Pelosi Warms Up To Senate Coronavirus Relief Bill

Pelosi Warms Up To Senate Coronavirus Relief Bill

Pelosi Warms Up To Senate Coronavirus Relief Bill

On Sunday, the Senate was slated to vote on a $1.6 trillion bill containing $75 billion for hospitals across the country, $1,200 checks to every American making below $75,000 a year, and financial aid to businesses that have been forced to indefinitely shut down in the interest of containing the virus' spread.

Stocks rallied on the news that a deal was near, with the Dow Jones Industrial Average up more than 11% Tuesday afternoon.

- Up to $500 billion in "liquidity assistance" for distressed industries. They would have to choose between accepting grants or loans but could not receive both. "We continue to kind of work through that", Mr. Ueland said of aid for airlines. "I hope today is the day this body will get it done".

"There are lots of good things here", Schumer said, predicting that lingering disagreements could be resolved in a matter of hours. "Right now we're on the 2", he said.

In a statement, Pelosi signaled that the agreement that resulted from negotiations between Senate Minority Leader Chuck Schumer, D-N.Y., and Secretary of the Treasury Steven Mnuchin is an improvement from the original GOP proposal but it doesn't go as far as the plan she released earlier this week. A big advance but not everything we want. A farm lobbyist said the issues are "still being debated".

Some House Democrats are balking at Speaker Nancy Pelosi's suggestion that they should quickly accept a roughly $2 trillion Senate coronavirus relief package without debate or a chance to amend its contents. "I'm anxious they're planting poison pills in there", she said. She expressed concerns about protections for immigrants.

Though Mrs. Pelosi introduced her own legislation on Monday, adding a possibly complicating factor to the talks, she had indicated she would review the eventual Senate agreement. Even then it will still have to be passed by the U.S. House of Representatives. Republicans say they agreed to that in response to Democratic demands.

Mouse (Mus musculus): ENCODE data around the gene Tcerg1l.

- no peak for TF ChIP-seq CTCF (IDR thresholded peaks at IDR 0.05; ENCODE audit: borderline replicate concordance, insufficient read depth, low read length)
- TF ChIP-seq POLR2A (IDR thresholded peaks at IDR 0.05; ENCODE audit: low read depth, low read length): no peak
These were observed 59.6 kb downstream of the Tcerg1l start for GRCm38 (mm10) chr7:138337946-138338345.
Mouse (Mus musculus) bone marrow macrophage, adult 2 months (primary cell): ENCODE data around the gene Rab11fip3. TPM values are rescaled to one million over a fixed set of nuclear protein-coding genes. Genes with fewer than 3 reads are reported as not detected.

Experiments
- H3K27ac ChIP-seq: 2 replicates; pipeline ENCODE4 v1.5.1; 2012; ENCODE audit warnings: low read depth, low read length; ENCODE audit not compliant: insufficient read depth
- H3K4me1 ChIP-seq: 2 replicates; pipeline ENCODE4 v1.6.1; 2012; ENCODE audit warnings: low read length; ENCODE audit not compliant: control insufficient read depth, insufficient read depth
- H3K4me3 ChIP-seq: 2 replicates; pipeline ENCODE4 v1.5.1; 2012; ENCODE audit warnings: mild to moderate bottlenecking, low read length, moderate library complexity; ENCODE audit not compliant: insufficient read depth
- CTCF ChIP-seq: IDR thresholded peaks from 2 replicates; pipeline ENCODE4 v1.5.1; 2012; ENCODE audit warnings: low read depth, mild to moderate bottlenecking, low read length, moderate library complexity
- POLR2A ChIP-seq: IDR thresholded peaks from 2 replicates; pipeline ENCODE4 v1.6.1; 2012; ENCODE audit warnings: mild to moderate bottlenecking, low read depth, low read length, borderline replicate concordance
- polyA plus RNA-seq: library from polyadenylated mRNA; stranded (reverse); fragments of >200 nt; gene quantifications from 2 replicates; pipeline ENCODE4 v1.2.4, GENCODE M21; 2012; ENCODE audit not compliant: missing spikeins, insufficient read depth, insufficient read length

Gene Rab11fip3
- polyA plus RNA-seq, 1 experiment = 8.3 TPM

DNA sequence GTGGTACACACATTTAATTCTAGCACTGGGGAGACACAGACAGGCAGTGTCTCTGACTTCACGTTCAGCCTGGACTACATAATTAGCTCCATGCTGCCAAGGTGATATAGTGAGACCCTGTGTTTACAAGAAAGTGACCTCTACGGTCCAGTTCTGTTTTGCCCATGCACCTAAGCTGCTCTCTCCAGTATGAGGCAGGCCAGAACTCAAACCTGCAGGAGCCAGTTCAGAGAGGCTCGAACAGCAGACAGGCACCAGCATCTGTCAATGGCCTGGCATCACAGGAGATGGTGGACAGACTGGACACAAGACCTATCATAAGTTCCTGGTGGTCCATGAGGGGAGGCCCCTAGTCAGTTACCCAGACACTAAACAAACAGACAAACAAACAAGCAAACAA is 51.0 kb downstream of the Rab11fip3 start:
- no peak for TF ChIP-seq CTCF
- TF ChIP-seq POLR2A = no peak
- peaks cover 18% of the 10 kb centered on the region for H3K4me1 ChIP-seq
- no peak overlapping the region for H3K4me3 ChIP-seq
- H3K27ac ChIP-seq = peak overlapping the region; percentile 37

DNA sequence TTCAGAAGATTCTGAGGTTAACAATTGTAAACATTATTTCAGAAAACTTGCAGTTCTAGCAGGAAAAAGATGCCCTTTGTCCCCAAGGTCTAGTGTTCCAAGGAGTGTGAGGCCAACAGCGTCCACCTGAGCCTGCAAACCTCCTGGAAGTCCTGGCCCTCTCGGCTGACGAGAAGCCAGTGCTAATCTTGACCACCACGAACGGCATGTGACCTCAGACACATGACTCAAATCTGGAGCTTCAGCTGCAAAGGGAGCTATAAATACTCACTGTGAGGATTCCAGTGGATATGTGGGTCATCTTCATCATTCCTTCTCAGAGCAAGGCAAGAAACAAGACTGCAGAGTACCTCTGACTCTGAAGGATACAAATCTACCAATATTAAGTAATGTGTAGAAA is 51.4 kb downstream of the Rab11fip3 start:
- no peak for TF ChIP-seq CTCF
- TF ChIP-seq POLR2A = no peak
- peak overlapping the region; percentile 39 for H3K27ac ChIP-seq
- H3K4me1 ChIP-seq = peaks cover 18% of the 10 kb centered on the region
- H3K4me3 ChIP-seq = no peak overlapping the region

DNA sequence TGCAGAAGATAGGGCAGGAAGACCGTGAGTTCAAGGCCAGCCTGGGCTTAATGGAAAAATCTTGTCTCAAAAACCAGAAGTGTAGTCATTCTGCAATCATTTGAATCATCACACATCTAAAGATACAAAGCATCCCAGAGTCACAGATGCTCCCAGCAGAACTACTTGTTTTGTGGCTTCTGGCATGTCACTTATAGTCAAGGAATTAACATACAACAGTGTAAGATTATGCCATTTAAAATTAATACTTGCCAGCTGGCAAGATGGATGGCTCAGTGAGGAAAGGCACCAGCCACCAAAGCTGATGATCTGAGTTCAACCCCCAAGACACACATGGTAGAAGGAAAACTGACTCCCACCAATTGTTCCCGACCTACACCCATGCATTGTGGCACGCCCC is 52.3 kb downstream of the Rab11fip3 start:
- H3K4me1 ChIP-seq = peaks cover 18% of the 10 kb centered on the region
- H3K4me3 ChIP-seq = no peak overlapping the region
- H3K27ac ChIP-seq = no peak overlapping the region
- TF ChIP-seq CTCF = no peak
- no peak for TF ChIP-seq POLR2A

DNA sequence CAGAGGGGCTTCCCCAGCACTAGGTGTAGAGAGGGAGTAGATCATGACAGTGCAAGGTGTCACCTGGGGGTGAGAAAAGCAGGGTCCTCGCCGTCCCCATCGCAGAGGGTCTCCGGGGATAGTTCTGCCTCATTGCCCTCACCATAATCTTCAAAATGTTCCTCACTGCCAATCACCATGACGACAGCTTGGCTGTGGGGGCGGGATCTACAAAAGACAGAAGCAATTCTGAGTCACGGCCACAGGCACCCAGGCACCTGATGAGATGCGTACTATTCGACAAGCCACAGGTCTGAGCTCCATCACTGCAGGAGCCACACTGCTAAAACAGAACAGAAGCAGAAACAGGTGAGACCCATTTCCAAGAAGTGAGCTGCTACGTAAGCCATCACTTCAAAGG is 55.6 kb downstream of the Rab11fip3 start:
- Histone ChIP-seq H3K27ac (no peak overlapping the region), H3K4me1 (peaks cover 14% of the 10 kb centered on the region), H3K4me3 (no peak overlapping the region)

House lawmakers are back in their districts and the leadership has suggested it would be too complicated to bring them back to Washington to vote since some have tested positive for COVID-19, the disease caused by the coronavirus, with others self-quarantined, and it could also be logistically hard for people to return because of travel disruptions.

Pelosi said Wednesday that House Democrats will evaluate the package before deciding next steps.

The $2 trillion proposal would include a $500 billion fund to help hard-hit industries and a comparable amount to send direct payments of up to $3,000 to millions of US families, as well as $350 billion for small-business loans, $250 billion for expanded unemployment aid and at least $75 billion for hospitals.

- Some $250 billion for expanding unemployment insurance. Mr. Schumer said on the Senate floor Tuesday that, under the deal, the federal government would pay the full salary of workers laid off because of the pandemic for four months.

The latest version would increase unemployment benefits by up to $600 a week, ensuring that many who lose their jobs would not see a drop in income, according to a Democratic aide. The aide also said those benefits would be extended to contract workers, freelancers and other nontraditional workers.

Natalie Andrews contributed to this article.

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